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In this study synthetic cannabinoids WIN55,212-2 (non-selective) and AM1241 (CBr2 selective) both significantly attenuate mechanical hyperalgesia in a carcinoma pain mouse model. Intra-tumor administration of WIN55,212-2 significantly elevated nociceptive thresholds for 180 minutes. While WIN55,212-2 is nonselective, its antinociceptive action is primarily through CBr1.[22, 35, 38] CBr1 inhibits glutamatergic transmission between primary nociceptive afferents and second-order neurons in the dorsal horn.[44] Kehl et al. found that the antinociceptive effects of systemic cannabinoids on osteolytic sarcoma induced nociception were mediated via CBr1.[21] CBr1 are expressed at central and peripheral nerve terminals and in keratinocytes after being synthesized in DRG.[16] However, only peripheral CBr1 on nociceptors contribute to antinociception in inflammatory and neuropathic pain models.[1] CBr2 are found on immune cells [31, 41] and keratinocytes [15,16]. CBr2 on keratinocytes mediates antinociception via opioid release.[17, 18] CBr2 stimulates β-endorphin release from keratinocytes, leading to antinociception through μ-opioid receptors. We therefore investigated a CBr2 selective agonist in the mouse cancer pain model. We found that intra-tumor administration of AM1241, a CBr2 selective agonist, significantly elevated nociceptive thresholds but for a shorter time than the nonselective agonist. We did not measure paw withdrawal following agonist administration into the contralateral paw as a control. However, two previous studies have demonstrated an antinociceptive effect of local administration of Win55,212-2 in rats with carrageenan-evoked hyperalgesia and neuropathic pain.[10] Intraplantar administration of AM1241 is antinociceptive in inflammatory hyperalgesia in the rat.[14] In these three studies contralateral intraplantar administration had no antinociceptive effect on the paw being tested confirming a local antinociceptive effect with the cannabinoid agonists. CBr2 activation inhibits cytokine release and might contribute to antinociception.[8] However, the target cells of CBr2-mediated immunosuppression are unclear. The athymic mice we used have suppressed cell-mediated immunity. Their humoral immunity is partially intact and it is possible that cytokines are released by B cells or neutrophils. However, these cells do not infiltrate the carcinoma in the mouse model.[42] Therefore, CBr2 mediated antinociception in the athymic mouse model is likely mediated via release of opioids by keratinocytes.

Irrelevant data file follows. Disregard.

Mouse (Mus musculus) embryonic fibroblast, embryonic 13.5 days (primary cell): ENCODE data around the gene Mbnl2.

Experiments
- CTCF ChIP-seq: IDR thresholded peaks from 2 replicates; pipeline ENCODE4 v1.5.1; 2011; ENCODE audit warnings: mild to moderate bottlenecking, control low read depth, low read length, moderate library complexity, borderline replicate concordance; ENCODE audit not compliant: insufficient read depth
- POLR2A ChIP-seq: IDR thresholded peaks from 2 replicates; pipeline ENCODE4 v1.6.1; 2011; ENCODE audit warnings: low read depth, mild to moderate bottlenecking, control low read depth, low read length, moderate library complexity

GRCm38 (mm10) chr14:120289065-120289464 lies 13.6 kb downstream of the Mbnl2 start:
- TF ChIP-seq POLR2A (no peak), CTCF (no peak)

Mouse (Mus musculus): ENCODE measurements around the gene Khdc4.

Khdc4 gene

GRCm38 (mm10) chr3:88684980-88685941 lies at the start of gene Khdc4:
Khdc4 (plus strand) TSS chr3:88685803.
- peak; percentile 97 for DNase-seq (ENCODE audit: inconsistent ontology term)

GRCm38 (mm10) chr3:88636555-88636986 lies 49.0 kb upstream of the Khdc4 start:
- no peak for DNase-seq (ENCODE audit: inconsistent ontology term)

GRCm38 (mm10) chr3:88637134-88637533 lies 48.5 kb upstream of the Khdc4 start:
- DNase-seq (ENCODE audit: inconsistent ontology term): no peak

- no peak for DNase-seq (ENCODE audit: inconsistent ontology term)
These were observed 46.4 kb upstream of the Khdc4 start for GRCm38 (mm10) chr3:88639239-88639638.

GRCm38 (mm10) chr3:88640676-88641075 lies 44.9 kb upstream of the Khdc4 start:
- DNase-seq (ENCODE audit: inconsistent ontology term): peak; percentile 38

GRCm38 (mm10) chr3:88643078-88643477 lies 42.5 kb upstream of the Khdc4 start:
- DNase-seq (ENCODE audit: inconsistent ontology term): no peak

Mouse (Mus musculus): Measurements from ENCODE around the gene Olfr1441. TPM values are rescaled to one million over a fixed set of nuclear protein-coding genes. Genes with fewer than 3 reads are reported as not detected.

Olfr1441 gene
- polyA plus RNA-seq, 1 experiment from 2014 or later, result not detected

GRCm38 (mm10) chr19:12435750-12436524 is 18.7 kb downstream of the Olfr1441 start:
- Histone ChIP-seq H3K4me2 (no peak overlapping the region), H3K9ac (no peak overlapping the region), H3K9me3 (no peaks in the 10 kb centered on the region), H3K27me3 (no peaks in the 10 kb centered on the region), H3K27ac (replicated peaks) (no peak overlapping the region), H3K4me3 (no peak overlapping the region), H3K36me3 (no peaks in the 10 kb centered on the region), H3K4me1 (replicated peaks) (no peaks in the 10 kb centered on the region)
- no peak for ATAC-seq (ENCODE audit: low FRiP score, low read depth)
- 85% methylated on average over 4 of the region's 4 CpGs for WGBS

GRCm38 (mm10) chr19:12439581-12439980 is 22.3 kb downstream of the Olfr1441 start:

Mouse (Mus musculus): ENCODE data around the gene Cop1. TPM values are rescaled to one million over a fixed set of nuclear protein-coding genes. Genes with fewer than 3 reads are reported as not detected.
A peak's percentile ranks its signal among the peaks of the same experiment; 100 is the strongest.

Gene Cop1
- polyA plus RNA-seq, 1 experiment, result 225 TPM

Our results suggest that cannabinoids attenuate carcinoma mediated hyperalgesia via CBr1 on peripheral primary afferents and CBr2 on keratinocytes. While CBr1 and CBr2 are expressed in skin cancer, it is unknown whether activation of cannabinoid receptors in malignant keratinocytes produces antinociception.[3] Cannabinoids regulate tumor cell growth and apoptosis; however, significant apoptosis only occurs 3 days after injection of cannabinoid.[3] Our antinociceptive measurements were performed within twenty-four hours of cannabinoid administration and it is unlikely that its antitumor activity contributes to antinociception. Our findings differ from the osteolytic fibrosarcoma hyperalgsesia mouse model where the antinociceptive effect was mediated via CBr1. Fibrosarcoma and SCC are histologically distinct and the nociceptive mediators that they produce likely differ in concentration and type. We evaluated the analgesic effect of local cannabinoid administration, while the authors using the fibrosarcoma model evaluated systemic administration. We used a selective CBr2 agonist while they used a non-selective agonist with a CBr1 inhibitor.
Our mouse cancer pain model is produced by injecting human oral SCC into the hindpaw.[42] Thresholds for withdrawal were significantly diminished in the SCC paws, but not in sham paws. The paw is innervated by spinal nerves from L4 and L5 DRG. [7, 23] We investigated whether carcinoma induced pain produces a change in L4 and L5 DRG CBr1 expression. Animals with paw SCC tumors expressed significantly elevated levels of CBr1 in the L5 DRG, but not in the L4 DRG. These differences could be due to the location of nerve endings relative to the cancer within the paw. In a neuropathic pain rodent model the uninjured nerve exhibited increased CBr1 expression while the injured nerve revealed no significant change.[30] Lack of cancer infiltration of an L5 afferent could account for its increase in CBr1 immunofluorescence. Understanding the changes and mechanism of neuronal receptor expression in carcinoma pain states will elucidate new targets for cancer pain therapy.
Systemic cannabinoids produce sedation and catalepsy due to CBr1 activation. [21] We tested whether a local CBr2 agonist produces antinociception. Our findings suggest that a peripheral CBr2 agonist could provide relief for cancer patients. Cannabinoids also potentiate the analgesic effects of morphine and prevent tolerance.[4, 5] These desirable effects of cannabinoids show promise for management of cancer pain and may lead to improved analgesic therapy.
This work was supported by Tobacco-related disease research program grants 12KT-0166 and NIH/NIDCR DE14609, T32-DE07306-11.